Three in four high school juniors in California are not ready for college-level English classes, according to the latest results on the Early Assessment Program (EAP), a voluntary test designed by California State University (CSU) officials that identifies whether high school students are prepared for university-level coursework. Students fared a better in math, with more than half deemed “college ready.”
California State Superintendent of Public Instruction Jack O’Connell issued a statement that focused on the higher numbers of students taking the test but that did not comment on the results themselves. “The fact that so many students are thinking about going to college is very encouraging,” O’Connell said. “Ultimately, the success of this program will hinge on the extent to which students’ senior year is used more effectively so that greater numbers of students are ready for college after high school.”
Based on the test results, 55 percent of test-takers are considered ready for college-level math, a decline of one percentage point from last year. Test administrators blamed the decrease on the larger pool of test-takers and did not view it as significant.
On the English test, initial results showed only 25 percent of students scoring at the proficient level, the determiner of “college ready” status. While this is an increase of 1 percent over last year, it is nevertheless a particularly disappointing result, especially as the test is voluntary and most of the test-takers are likely to be higher-performing students who plan to attend college.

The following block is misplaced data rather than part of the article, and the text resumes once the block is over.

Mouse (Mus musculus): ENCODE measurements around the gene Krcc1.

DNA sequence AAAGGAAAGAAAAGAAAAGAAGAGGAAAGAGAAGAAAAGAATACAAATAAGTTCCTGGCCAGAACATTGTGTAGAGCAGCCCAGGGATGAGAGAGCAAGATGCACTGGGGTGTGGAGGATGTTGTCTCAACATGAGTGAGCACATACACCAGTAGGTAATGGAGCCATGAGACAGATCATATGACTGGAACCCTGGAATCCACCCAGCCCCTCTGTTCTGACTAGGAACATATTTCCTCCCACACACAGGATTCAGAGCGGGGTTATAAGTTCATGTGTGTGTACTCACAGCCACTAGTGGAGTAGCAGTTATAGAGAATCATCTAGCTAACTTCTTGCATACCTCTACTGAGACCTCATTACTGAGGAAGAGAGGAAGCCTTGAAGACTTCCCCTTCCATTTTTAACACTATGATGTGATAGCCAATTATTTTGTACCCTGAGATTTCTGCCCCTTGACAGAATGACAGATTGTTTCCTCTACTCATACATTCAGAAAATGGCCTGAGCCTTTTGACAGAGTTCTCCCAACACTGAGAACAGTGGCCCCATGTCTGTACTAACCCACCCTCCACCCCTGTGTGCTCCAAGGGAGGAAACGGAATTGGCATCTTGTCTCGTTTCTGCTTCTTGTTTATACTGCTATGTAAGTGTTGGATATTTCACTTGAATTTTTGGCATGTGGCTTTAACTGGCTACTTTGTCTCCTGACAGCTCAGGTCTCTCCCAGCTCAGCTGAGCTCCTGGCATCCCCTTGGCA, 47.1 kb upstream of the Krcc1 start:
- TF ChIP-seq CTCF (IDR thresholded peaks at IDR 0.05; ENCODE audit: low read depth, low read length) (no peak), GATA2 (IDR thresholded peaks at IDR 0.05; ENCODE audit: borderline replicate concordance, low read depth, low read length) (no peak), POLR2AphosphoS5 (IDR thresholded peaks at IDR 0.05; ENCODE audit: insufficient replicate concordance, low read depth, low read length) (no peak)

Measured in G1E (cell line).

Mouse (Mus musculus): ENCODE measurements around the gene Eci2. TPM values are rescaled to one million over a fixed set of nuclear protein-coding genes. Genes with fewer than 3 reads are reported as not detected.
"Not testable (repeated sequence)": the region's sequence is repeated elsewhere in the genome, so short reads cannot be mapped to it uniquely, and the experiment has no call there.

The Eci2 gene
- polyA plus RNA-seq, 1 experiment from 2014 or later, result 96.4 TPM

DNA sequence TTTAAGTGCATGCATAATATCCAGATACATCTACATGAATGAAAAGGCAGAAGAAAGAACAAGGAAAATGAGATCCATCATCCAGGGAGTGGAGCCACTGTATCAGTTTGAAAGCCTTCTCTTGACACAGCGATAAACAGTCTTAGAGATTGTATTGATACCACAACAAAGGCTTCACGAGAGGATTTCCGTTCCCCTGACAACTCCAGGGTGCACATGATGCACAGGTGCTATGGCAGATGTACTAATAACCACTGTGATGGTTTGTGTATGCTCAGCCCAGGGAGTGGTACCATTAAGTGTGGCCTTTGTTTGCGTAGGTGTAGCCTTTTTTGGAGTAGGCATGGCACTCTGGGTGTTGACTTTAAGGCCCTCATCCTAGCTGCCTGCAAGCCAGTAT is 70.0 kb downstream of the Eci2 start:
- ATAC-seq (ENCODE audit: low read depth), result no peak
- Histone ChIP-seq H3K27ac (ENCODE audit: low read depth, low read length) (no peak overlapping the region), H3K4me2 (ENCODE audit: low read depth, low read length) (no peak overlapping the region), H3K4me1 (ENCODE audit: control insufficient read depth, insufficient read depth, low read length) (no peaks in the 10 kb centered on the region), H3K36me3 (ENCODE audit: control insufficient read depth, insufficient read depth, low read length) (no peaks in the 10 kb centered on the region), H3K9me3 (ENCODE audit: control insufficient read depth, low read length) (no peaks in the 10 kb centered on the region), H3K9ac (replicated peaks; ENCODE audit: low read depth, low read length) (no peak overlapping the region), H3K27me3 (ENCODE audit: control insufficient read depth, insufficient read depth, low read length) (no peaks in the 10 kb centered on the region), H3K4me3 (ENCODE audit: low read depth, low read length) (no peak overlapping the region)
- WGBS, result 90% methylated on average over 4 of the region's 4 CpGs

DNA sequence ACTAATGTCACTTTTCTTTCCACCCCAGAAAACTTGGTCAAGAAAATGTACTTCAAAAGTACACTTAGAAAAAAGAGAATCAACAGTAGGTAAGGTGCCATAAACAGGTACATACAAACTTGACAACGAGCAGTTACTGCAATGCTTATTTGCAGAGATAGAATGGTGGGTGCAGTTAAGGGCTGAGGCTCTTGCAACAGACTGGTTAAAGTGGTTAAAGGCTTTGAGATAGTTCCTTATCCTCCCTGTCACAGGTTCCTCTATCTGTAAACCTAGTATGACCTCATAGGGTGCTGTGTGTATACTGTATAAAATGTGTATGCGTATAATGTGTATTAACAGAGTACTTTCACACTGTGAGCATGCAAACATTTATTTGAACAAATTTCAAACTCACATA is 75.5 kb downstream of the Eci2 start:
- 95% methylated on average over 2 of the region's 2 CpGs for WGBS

An additional 60,000 English tests have yet to be graded because of confusing instructions that were given to students. Test instructions had required that students fill in a bubble on their essay booklet if they intended to complete the English portion of the test. When it was discovered that 60,000 booklets had answers for that section, but did not have the bubble filled in, the decision was made to reexamine all test booklets, and to score any essays that had not been scored in the first round. These results are expected in October. Once these tests are added to those scored in the first round, officials estimate that over 200,000 high school juniors will have taken the EAP in English, a significant increase from the 186,000 high school juniors who took the EAP in English last year, but still only 48 percent of all high school juniors. CSU spokeswoman Claudia Keith could not say with certainty why so many students did not take the tests but presumed that many of those who opted out were not college bound.
CSU officials developed the test after recognizing that nearly half of the incoming college freshmen in fall 2003 were not proficient in English, and nearly 40 percent were not proficient in math. At the time, CSU officials estimated that they spent close to $30 million annually on remedial courses in math and English. Questions on the test were developed by CSU faculty who wanted to test students on geometry, algebra II, and writing skills in greater depth than the statewide assessment.
Officials hope that by identifying learning gaps during the junior year, students can improve their performance during their senior year. CSU leaders have also pledged to work with high school teachers to align more closely what students learn in high school and what they need to know to succeed at the college level. In addition, CSU faculty have also created a senior-level English class that focuses on critical thinking and writing, as an alternative to current courses that center on literature but often lack a component to teach the skills needed for college-level writing.
More information on the test results is available at http://www.calstate.edu/eap/testing.shtml.